An article in LitHub caught my eye recently. Apparently, in Ankara, Turkey, refuse collectors have built a library with books they found discarded in the rubbish they collected. As word spread, the library grew with donations as well as rescued books, and now its collection numbers more than 6,000 books.
How do you feel when you think about books discarded in the trash? I confess, it makes me feel most uncomfortable. The word that springs to my mind is ‘sacrilegious’; of course that is over the top, but to me books are precious and to be treasured.
When might we consider binning a book? Well, I suppose if a book very much disappointed or angered or bored you, then you may feel an urge to destroy it. But whatever the content of the book, it is still a book, printed on precious paper, and a bibliophile like me wrestles with the idea of casting it into the trash along with the banana peels and dirty cans.
Ah, but of course we can recycle the book instead, so that it may be turned into something new and beautiful – such as a wonderful new book. This is a fine idea, and works especially well when you are discarding a book simply because it is damaged and thus unreadable. Still, I find that I struggle to slot a book in amongst the paper recycling. It looks incongruous, abandoned.
I was brought up by parents who valued books highly. When some of their friends had to leave Egypt, my parents adopted all of their books; I remember box upon box of these books in my home and feeling that they were a very special inheritance, to be cared for and appreciated, even if, as a child, most were too grown-up for me to read. I think it was this, and my parents’ deep love of reading, that instilled in me a great reverence for books.
If binning a book, whether in the main refuse or the paper recycling, feels wrong, what about repurposing the book, turning it into something else to be enjoyed and treasured? By harnessing your artistic skills, you can turn a book, through folding, into a work of art.
Furthermore, if the thought of cutting up pages does not leave you in a cold sweat, then a whole world of creativity opens up to you. Little excerpts from books can be used to craft unique gifts, like earrings and bookmarks and Christmas baubles (Etsy has a fabulous selection of homemade items in its ‘made from books’ category).
If you are a poet or a lyricist, then you can experiment with découpé, or the cut-up technique, made popular by the writer William S. Burroughs. You take a text, cut it up and rearrange it to make a new composition – a little like fridge poetry, but using book pages cut up.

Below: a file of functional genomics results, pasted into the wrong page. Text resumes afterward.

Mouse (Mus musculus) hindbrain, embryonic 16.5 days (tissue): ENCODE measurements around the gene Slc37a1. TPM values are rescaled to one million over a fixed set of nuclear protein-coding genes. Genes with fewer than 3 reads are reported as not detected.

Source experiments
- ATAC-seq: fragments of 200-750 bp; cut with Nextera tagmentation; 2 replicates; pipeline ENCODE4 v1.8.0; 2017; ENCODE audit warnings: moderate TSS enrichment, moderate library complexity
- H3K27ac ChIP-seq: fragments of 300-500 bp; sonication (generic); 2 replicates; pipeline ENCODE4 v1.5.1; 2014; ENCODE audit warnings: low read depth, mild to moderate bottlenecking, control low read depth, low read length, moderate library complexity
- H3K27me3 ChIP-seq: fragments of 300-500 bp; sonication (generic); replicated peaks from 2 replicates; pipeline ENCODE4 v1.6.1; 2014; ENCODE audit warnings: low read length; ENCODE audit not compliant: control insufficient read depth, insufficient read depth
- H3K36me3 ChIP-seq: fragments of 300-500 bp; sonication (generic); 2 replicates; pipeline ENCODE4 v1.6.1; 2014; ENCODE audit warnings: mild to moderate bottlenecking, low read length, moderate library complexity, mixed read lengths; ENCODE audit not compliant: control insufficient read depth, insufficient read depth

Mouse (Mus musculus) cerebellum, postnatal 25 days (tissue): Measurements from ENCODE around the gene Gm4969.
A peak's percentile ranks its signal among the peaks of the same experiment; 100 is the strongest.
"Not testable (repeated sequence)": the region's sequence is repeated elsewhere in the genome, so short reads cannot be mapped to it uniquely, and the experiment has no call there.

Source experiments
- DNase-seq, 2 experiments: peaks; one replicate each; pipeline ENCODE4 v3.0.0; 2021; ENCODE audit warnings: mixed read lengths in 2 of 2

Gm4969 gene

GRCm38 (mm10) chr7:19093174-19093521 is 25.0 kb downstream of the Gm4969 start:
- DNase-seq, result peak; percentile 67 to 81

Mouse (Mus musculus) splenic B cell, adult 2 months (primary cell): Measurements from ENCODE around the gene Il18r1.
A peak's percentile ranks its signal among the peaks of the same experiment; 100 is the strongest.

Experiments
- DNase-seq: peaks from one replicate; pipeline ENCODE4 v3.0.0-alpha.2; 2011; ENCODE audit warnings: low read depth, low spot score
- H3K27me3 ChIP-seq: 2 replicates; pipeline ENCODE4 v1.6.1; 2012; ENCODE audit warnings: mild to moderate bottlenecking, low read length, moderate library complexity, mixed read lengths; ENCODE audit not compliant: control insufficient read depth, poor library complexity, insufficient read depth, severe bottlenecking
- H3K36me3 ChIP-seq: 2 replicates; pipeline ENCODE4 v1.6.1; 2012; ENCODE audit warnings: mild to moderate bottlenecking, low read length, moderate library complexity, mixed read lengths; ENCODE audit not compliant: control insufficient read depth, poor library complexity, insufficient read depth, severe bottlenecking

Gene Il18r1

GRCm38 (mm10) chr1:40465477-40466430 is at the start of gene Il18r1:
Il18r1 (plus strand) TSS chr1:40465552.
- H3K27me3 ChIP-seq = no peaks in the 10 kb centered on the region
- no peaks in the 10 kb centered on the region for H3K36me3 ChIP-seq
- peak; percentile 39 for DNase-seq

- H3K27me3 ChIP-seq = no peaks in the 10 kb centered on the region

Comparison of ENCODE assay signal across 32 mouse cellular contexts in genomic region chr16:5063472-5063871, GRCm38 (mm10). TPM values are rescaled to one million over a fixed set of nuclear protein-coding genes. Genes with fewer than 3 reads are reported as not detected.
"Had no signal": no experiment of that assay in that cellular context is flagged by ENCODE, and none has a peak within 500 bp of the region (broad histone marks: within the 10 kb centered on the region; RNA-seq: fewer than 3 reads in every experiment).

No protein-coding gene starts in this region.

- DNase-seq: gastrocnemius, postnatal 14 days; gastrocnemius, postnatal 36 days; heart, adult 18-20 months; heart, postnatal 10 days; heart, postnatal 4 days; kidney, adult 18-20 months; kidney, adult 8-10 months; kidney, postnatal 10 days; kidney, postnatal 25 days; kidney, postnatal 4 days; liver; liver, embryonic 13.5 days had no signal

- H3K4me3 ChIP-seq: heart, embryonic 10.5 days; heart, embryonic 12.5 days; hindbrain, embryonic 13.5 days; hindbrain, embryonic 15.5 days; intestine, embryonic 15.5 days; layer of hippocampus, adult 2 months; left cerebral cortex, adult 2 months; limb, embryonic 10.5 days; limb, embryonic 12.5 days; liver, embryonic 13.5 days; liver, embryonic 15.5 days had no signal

Of course, many people, myself included, would struggle with act of physically dissecting a book, but the results can be beautiful, and this is surely a better option than binning the book.
For me, the best option of all is, if possible, to preserve a book. If it is damaged, a book binder may well be able to mend it. If it is no longer of interest to you, then as the Ankara refuse collectors demonstrated, there’s very likely someone else out there who’d value the book. So goes the proverb, one man’s trash is another man’s treasure.
Perhaps you could give the book to a family member, or arrange a ‘book swap’ meetup with friends. Charity shops are often glad of book donations, and increasingly you find little free libraries in communities. Maybe a local school or college would appreciate expanding its collection. Or you could be a Book Fairy and leave the book someplace for a reader to find.
Ultimately, I hope you find an option other than throwing a book into the rubbish bin. Or, if you do, that your refuse collectors are as bibliophilic as those in Ankara, Turkey!
Picture credits: 1) MVolodymyr/Shutterstock; 2) Marc Dietrich/Shutterstock; 3) Nachtegaal/Shutterstock; 4) Olga Danylenko/Shutterstock.
When I served aboard ship, I would always leave my books behind for the ship’s library or too friends whom I knew collected books. They were too heavy to cart around, but they could always be put to good use.
That’s a wonderful gesture. I’m sure those who inherited the books were appreciative.